Alaska is described as having Tanana earth. This term is typically used to describe an area where the soil is poorly drained and contains permafrost less than 5 feet below the surface of the soil. Alaskan soil is made up of silt, sand and gravel. The soil make-up is largely due to erosion caused by glacial ice, permafrost, and frozen rivers.
Soil is classified into groups, or orders, based on its properties. The properties of soil refer to its texture, moisture content, organic content, and pH level. There are twelve soil orders: entisols, gelisols, histolsols, vertisols, andisols, inceptisols, ardisols, mollisols, alfisols, ultisols, spodosols, and oxisols.
The Majority of Alaska
Gelisols describes the majority of soil in the Alaskan tundra. Gelisols are typically found in high latitude polar regions. Gelisols are divided into three subcategories. Histel gelisols contain large amounts of organic matter. Turbel gelisols are produced as a result of mixing by frost action. Orthel gelisols are the most common and are soils that do not meet the criteria for histel or turbel gelisols.
Other Soil Orders Found in Alaska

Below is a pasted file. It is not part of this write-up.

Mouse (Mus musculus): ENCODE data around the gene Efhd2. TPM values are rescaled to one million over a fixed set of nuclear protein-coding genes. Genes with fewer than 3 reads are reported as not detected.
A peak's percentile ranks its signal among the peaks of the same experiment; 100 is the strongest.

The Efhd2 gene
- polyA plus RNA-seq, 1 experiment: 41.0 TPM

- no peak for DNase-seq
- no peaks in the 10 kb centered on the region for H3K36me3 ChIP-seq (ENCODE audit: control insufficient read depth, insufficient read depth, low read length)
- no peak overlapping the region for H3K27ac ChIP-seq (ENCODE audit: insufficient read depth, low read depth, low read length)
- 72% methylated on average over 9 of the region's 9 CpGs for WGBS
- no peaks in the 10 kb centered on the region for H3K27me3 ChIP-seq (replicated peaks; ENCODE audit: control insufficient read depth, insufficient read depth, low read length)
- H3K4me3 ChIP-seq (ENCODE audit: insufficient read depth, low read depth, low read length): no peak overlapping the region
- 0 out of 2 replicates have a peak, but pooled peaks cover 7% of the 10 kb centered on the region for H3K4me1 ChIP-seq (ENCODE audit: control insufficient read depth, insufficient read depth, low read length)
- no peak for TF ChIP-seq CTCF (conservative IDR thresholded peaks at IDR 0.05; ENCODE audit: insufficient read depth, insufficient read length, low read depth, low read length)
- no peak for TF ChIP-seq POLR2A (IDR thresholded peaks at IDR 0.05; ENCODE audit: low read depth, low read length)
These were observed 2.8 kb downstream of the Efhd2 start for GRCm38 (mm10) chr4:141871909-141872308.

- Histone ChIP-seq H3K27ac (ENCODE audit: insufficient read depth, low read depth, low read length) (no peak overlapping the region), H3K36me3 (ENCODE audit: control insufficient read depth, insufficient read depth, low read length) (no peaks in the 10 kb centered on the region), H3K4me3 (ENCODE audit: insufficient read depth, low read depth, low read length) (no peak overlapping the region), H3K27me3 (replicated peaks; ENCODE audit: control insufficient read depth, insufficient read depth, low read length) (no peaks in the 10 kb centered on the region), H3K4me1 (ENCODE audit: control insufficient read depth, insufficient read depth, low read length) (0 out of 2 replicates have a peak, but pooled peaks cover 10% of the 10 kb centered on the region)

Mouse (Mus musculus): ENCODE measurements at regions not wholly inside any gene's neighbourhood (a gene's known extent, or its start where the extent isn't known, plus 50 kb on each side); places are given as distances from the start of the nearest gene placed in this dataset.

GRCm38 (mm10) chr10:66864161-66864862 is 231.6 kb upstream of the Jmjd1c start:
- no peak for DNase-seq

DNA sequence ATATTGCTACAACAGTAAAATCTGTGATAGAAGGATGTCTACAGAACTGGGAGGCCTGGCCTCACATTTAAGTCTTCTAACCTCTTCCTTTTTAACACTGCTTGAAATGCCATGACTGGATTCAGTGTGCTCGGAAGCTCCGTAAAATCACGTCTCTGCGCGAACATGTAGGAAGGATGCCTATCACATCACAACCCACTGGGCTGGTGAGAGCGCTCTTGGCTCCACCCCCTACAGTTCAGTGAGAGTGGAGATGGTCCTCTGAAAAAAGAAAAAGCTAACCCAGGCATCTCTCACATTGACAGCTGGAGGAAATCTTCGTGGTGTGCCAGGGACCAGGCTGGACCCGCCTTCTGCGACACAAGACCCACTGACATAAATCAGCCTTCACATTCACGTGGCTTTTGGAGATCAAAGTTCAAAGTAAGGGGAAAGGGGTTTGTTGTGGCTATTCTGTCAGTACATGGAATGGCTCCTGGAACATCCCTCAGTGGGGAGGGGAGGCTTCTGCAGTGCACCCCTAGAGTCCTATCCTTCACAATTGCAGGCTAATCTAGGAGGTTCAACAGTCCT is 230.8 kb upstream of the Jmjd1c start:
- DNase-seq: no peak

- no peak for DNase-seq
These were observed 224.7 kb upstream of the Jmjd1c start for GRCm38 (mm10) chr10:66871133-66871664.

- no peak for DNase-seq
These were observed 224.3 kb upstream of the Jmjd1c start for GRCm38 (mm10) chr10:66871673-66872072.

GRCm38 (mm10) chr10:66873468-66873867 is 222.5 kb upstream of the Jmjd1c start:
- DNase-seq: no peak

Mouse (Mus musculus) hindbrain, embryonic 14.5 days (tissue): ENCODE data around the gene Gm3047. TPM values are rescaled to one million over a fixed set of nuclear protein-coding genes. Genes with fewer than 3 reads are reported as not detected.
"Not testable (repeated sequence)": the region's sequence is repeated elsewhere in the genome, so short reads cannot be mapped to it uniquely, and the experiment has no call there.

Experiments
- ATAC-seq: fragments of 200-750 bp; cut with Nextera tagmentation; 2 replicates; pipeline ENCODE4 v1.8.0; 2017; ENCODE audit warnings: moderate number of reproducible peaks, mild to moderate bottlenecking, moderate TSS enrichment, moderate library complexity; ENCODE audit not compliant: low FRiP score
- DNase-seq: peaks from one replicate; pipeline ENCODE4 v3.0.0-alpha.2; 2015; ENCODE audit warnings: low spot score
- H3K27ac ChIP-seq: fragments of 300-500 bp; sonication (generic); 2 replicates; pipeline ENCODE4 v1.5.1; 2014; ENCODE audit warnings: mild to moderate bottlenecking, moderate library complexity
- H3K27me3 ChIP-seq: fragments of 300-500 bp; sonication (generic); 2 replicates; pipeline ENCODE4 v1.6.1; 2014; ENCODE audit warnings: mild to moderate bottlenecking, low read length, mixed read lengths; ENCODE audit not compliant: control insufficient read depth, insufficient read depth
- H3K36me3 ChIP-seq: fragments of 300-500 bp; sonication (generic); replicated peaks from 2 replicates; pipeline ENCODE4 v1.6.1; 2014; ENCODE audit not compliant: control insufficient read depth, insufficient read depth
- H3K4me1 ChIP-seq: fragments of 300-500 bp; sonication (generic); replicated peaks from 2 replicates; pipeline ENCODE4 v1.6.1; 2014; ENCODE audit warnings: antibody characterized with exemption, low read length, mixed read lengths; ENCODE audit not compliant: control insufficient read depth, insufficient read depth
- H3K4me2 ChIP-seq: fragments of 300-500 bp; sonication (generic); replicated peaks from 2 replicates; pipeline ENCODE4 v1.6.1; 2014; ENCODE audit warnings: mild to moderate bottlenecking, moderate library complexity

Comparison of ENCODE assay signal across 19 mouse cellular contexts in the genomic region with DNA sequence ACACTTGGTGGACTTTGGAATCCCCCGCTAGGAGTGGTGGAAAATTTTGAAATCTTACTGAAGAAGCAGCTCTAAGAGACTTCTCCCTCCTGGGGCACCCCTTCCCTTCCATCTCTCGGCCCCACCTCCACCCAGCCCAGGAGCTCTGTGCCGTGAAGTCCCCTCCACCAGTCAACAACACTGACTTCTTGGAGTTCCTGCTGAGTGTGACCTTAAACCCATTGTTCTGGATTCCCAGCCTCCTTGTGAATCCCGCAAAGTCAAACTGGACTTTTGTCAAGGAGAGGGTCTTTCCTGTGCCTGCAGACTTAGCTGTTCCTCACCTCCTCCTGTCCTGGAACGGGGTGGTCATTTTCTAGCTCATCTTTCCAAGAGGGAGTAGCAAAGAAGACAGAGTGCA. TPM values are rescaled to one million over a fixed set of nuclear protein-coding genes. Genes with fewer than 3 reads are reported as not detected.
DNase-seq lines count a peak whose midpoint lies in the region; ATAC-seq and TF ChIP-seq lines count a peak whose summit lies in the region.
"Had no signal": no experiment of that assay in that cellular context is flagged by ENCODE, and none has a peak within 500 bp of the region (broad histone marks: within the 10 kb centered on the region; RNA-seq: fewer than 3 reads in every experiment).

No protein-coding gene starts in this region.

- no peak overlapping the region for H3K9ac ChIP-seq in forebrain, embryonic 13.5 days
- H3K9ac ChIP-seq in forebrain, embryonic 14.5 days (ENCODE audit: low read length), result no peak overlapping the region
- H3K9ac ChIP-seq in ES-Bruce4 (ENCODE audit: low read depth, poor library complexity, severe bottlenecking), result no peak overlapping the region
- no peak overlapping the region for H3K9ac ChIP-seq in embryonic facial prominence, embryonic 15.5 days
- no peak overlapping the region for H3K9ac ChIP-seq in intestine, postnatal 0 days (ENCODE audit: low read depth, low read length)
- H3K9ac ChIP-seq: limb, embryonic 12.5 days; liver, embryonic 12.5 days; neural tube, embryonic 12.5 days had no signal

Alaska is the most diverse state when it comes to soil types, containing seven of the twelve soil orders. Andisols are also found in Alaska and are a result of volcanic ash deposits. New soil with little development, or entisols, are another soil order of Alaska. Other soil orders found in Alaska are histosols, inceptisols, mollisols, and spodosols.
Plant Life in Alaska
The properties of the soil order determine the types of ecosystems which can be supported in that region. If the soil is too cold or does not get the proper nutrients, water or light, the vegetation will not thrive. If the vegetation cannot thrive, the ecosystem is likely to be effected.
The soil in Alaska tends to be higher in organic matter, meaning it contains more nutrients. It also contains less toxins and contaminants compared to soil in more industrialized states. But the vegetation must be able to survive the poor drainage of the soil and withstand the cold temperatures of the tundra.
About the Author
Amanda Ballard Coates is a Certified Professional Coder (CPC) and a member of the American Association of Professional Coders. She is also a freelance writer and photographer. She writes mostly nonfiction and has been published on several informative websites. Ballard Coates' writing has been published on websites such as Healthmad.com, Quazen.com, Gomestic.com and Socyberty.com.
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